Out of all the Halloween costumes I can remember, one of my favorites is when I dressed up as Bellatrix from the Harry Potter series. I actually wore that costume twice; for Halloween and for a midnight screening of Harry Potter and the Deathly Hallows Part 2!

Cute Halloween border created by Freepik at freepik.com. <a href=’https://www.freepik.com/free-vector/halloween-background-with-fun-style_1310632.htm’>Designed by Freepik</a>. <a href=”https://www.freepik.com/free-photos-vectors/background”>Background vector created by Freepik</a>. Image found at freepik.com.

7. Bobbing for apples or pin the hat on the witch?

Since pinning the hat on the witch seems like the more sanitary option, I’ll pick the second activity.

8. How do you celebrate Halloween?

Usually, I just stay home and watch a movie. However, I have handed out candy to trick-or-treaters before.

9. What’s your least favorite horror?

I am not a fan of slasher horror films. This is because I find the use of blood in horror stories to be more gory than scary.

10. Do you have a favorite trick or treating memory?

One year, my neighbor transformed their front porch into a haunted house! I enjoyed seeing all the creative ways that space was used, especially since it was a location I had become so familiar with outside of the Halloween season. Since those neighbors moved away several years ago, Halloween in my neighborhood just hasn’t been the same.

11. What’s your favorite thing about Halloween?

Speaking of creativity, I love the creativity when it comes to the story-telling aspect of the holiday. A great example can be found in a recent episode of Food Network’s Halloween Baking Championship. When the bakers enter the haunted house’s nursery, they are required to create a 3-D doll cake. As each baker presents their edible creation, they come up with their own unique back-story to go with their cake.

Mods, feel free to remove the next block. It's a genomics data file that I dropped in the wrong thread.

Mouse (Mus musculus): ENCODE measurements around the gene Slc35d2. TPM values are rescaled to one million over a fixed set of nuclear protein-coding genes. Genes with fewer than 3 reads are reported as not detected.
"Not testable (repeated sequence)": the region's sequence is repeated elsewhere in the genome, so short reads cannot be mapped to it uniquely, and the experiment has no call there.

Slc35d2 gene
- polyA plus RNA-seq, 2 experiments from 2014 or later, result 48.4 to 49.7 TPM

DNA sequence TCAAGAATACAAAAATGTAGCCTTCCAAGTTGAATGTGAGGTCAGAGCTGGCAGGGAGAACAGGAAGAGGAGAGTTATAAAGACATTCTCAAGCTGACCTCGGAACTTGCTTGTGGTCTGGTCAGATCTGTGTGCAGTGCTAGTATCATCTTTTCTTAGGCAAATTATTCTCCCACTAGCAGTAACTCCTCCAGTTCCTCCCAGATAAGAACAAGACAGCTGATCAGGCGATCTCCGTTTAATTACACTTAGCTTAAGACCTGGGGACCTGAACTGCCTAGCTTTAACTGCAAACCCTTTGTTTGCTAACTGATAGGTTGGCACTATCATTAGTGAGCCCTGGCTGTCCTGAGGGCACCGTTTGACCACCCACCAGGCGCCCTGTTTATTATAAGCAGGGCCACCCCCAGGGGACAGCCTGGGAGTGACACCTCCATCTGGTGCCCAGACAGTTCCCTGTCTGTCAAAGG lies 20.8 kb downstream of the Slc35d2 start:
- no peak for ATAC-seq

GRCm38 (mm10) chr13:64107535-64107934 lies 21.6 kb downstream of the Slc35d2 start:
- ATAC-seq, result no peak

12. Scary costume or Silly costume?

I’ll take it one step further and pick a creative costume.

13. What’s your favorite Halloween candy?

I haven’t received this in my treat-or-treating career, but I love Sky Bars! Each of the filling flavors is delicious and pairs nicely with chocolate!

Spiderweb image created by Freepik at freepik.com. <a href=”https://www.freepik.com/free-photos-vectors/pattern”>Pattern vector created by freepik – http://www.freepik.com</a>. Image found at freepik.com.

What are your thoughts on Halloween? Would you like to participate in this tag? Please tell me in the comment section!

Have fun at the movies!

Sally Silverscreen

Take 3: Aurora Teagarden Mysteries: Reunited and it Feels So Deadly Review

Hallmark Movies & Mysteries’ “Miracles of Christmas” line-up is just around the corner! But before that television event can begin, there is one more mystery film I need to talk about. Aurora Teagarden Mysteries: Reunited and it Feels So Deadly is the last new mystery movie to premiere until next year. Despite this, I was planning on reviewing the movie anyways, as I’ve seen this series since the very beginning. In the fourteenth film, a high school reunion is where the mystery takes place. While I did find this idea interesting, I said in a Word on the Street story that I was disappointed the story had nothing to do with Aurora’s ex, Martin. However, I didn’t let this affect my viewing experience!

Aurora Teagarden Mysteries: Reunited and it Feels So Deadly poster created by Crown Media Family Networks and Hallmark Movies & Mysteries.

Things I liked about the film:

The acting: One of the strengths of the Aurora Teagarden Mysteries series has always been the acting performances, with the actors’ and actresses’ expressive natures making these performances enjoyable to watch! Candace Cameron Bure’s portrayal of the titular character was definitely a highlight for this movie! A scene that was one of Candace’s best was when Aurora discovered the murder victim. The shocked expression on her face was very convincing and added suspense to that scene. Another actress that used facial expressions well was Tegan Moss. Portraying the wife of the murder victim, Tegan put a lot of emotion into her performance. This is especially the case in the scene where she is first questioned by the police, as she can be seen crying. Speaking of the murder victim, I was glad to see Toby Levins cast in this film as Jack Larsen! Even though he was in the movie for a short amount of time, Toby brought charisma to his role. This made his performance memorable, as well as make me wish he had stayed in the story a little bit longer.